"The Chancellor of the World Exchequer. That is how Gordon Brown appeared today as he delivered his global budget speech at the end of this G20 summit."
Did Robinson think up that absurd comment all by himself, I wonder, or was it written for him by one of his Downing Street handlers? When he began as BBC political editor, he seemed such a refreshing change from the ludicrously biased Andrew Marr. He appeared - to me at least - to be writing his own reports rather than, as Marr invariably did, reading out the Downing Street spin and presenting it as his own analysis. But just recently he has been inserting himself ever further up the prime ministerial rectum, as is comically obvious in this latest dispatch from will surely go down as one of the over-hyped and unnecessary summits since the Field of the Cloth of Gold.
Robinson actually goes on to admit that despite the "nice round headline-chasing figure" of trillion dollar global fund there was no big new stimulus package. Brown, for his part, announced (again) that "the old Washington consensus is over". But as for the "London consensus" he wanted to succeed it, the "chancellor of the world" was full of the usual bluster. "Global problems require global solutions", "trade must once again become an engine of growth", "essential action to rebuild confidence", "no quick fixes". Some changes were announced - in the IMF structure, for example, or the status of tax havens. But nothing that could not have been achieved over the phone. Most of the announcements, whether of money or regulatory changes, came as no surprise. This is modest tinkering with the current system, not a new paradigm, certainly not a "new world order".
Robinson's paean continued:
The cheerleaders for this budget speech were, though, not Labour backbenchers but world leaders. They have been full of praise for the prime minister - not least the man who's still the most popular politician in the world: President Obama.
That will do Gordon Brown's political standing at home no harm at all.
As what? A good host? An international schmoozer? In truth this summit will soon be forgotten. The expectation - whipped up mainly by the World-Chancellor himself, of course, and his cheerleaders in the BBC - was that the London G20 summit would mark the start of a new economic consensus, a fundamental change in the nature of the world economy. That may still happen, of course. But it didn't happen today, and it won't happen because of this summit. The fact that there were no rows, no walk-outs, no deadlock is proof enough that little of any consequence was decided. In fact the final communiqué looks remarkably similar to the one leaked by Der Spiegel the other day strongly suggests that the G20 summit was about as uneventful as - well, your average G8 summit.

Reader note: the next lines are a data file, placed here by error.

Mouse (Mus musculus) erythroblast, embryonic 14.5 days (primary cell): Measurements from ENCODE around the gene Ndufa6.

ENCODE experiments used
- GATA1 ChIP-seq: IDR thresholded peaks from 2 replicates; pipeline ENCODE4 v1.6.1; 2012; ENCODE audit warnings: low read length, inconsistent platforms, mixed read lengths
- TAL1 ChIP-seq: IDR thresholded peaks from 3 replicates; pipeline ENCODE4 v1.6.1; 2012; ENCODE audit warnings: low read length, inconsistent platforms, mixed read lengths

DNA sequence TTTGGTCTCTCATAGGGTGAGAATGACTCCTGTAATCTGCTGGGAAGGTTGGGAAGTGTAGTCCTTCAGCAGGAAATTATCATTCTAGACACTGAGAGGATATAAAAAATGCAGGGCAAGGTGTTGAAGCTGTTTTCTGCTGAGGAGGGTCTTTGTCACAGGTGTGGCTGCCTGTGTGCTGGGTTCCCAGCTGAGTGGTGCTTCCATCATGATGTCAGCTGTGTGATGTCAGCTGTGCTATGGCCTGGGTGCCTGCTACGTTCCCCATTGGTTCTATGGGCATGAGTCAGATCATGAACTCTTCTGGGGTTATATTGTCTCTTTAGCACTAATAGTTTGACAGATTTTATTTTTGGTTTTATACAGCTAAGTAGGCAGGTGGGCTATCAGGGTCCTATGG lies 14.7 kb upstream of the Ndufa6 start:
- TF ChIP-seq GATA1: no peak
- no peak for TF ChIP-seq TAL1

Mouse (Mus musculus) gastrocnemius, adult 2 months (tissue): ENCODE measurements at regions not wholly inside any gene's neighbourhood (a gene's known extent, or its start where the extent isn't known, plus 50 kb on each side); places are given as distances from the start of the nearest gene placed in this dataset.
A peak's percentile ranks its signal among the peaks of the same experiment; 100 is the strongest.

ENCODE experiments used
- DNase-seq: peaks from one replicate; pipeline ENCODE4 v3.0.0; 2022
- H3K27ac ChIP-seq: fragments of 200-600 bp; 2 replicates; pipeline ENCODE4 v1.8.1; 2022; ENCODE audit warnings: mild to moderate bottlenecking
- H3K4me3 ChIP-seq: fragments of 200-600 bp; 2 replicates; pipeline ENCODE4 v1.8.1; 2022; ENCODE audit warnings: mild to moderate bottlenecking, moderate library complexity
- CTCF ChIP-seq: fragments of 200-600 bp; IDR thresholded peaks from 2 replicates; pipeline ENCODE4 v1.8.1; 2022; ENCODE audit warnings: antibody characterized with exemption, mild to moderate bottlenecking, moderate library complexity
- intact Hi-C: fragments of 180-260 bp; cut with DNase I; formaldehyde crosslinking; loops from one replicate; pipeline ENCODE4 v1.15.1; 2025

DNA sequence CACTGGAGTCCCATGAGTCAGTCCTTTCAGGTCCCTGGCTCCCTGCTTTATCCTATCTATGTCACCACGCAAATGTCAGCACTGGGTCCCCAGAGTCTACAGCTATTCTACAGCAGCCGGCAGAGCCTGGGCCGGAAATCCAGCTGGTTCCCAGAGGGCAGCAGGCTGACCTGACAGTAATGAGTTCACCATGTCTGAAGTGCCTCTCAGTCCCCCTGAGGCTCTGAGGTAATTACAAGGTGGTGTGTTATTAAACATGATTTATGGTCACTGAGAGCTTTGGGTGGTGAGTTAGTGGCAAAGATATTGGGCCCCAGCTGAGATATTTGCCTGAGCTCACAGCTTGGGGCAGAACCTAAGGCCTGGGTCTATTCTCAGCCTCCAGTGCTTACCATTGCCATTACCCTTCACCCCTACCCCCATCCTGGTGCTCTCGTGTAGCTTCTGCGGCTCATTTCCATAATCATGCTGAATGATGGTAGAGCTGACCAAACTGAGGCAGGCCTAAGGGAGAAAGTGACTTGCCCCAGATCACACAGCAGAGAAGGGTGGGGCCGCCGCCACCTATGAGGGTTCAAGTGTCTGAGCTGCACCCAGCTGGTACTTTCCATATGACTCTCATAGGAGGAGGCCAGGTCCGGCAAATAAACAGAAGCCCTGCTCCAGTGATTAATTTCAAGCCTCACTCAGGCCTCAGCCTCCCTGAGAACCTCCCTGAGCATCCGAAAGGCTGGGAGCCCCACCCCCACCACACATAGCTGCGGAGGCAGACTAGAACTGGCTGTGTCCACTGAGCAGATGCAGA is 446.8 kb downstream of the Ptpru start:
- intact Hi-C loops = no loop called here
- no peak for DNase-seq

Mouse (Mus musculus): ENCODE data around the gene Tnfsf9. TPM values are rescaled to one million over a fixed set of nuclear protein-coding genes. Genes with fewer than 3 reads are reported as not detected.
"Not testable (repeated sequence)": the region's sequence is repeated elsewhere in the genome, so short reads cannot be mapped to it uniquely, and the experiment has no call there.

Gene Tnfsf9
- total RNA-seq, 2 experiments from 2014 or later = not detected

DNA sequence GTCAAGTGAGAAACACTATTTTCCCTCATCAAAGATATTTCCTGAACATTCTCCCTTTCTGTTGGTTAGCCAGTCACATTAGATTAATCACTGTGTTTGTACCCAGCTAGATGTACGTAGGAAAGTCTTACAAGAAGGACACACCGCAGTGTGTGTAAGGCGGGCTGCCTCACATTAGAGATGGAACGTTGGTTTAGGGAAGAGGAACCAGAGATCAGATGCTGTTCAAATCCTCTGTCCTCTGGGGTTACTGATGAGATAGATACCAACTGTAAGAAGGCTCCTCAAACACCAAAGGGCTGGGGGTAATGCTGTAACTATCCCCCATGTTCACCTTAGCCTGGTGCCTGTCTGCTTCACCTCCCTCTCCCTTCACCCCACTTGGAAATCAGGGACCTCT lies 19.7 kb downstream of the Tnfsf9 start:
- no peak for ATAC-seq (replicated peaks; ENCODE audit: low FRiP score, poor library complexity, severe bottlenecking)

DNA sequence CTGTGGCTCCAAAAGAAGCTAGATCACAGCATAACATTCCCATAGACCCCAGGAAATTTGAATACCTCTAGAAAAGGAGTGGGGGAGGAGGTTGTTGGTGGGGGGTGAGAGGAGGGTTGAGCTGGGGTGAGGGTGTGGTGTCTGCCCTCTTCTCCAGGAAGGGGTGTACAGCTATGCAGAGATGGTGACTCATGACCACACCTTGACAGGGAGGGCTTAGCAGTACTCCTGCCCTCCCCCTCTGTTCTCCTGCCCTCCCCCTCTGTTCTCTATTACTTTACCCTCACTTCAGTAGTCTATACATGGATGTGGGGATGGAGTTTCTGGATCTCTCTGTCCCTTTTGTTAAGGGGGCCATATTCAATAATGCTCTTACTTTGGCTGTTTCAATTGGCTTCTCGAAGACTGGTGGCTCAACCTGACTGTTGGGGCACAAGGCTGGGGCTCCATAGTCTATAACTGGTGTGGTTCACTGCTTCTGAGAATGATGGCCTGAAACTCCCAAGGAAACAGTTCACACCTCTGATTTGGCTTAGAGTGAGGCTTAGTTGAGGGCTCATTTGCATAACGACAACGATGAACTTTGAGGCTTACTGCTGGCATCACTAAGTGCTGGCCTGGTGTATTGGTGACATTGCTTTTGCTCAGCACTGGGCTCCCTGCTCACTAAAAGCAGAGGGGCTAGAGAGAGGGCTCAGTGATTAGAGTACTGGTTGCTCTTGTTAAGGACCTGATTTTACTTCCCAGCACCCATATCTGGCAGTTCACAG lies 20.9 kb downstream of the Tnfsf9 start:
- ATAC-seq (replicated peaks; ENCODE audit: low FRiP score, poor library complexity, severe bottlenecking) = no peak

In particular, the argument over regulation hasn't been settled either way. The summit has left sufficient room for wiggle and fudge that Spiegel can claim that Angela Merket and Nicolas Sarkozy "appeared to be getting everything they asked for" while, in the Telegraph, Iain Martin can write that "mercifully the French did not get what they want". A typical diplomatic pudding, then: as Martin also says, "pretty much a giant public relations con".
So what was it all about?
Janet Daley in the Telegraph is pleased to note that "there will be no World Government today, thank heavens" and that the summit "failed to produce was the supra-national economic police force with fearsome punitive powers which Mr Sarkozy seemed to be demanding as the price of his cooperation".
There was talk about "naming and shaming" of states that would not cooperate on international financial regulation. There were some vague references to unspecified "sanctions" for countries that broke the (as yet unspecified) rules - but the substantive power to regulate was left in the hands of individual governments. And that, so long as we remain at all serious about democratic accountability, is where it belongs
Will Hutton, on the other hand, hailed the "extraordinary series of commitments from G20 leaders". He also thinks that "get rich quick capitalism" is now out:
For more than 30 years in economic journalism I have written about many summits. Their job has been to rubber stump the Washington consensus, and offer an illusory picture of collective action and grip – when the truth has been "market states" running up the white flag before the ever advancing battalions of global finance. This summit is decisively different – the most substantive of its type since 1944. It offers a break with the Washington consensus, free market ideology and financial turbo capitalism – and is assembling the world around a new order and set of ideas.
Surely they can't both be right?
The world economy long ago grew beyond the capacity of governments, even of international institutions, to control it. The current crisis may well prove some kind of turning-point - and the prominence at the G20 - at least in the group photo - of "emerging" economies is a powerful symbol of that change. But this summit was basically just a summit.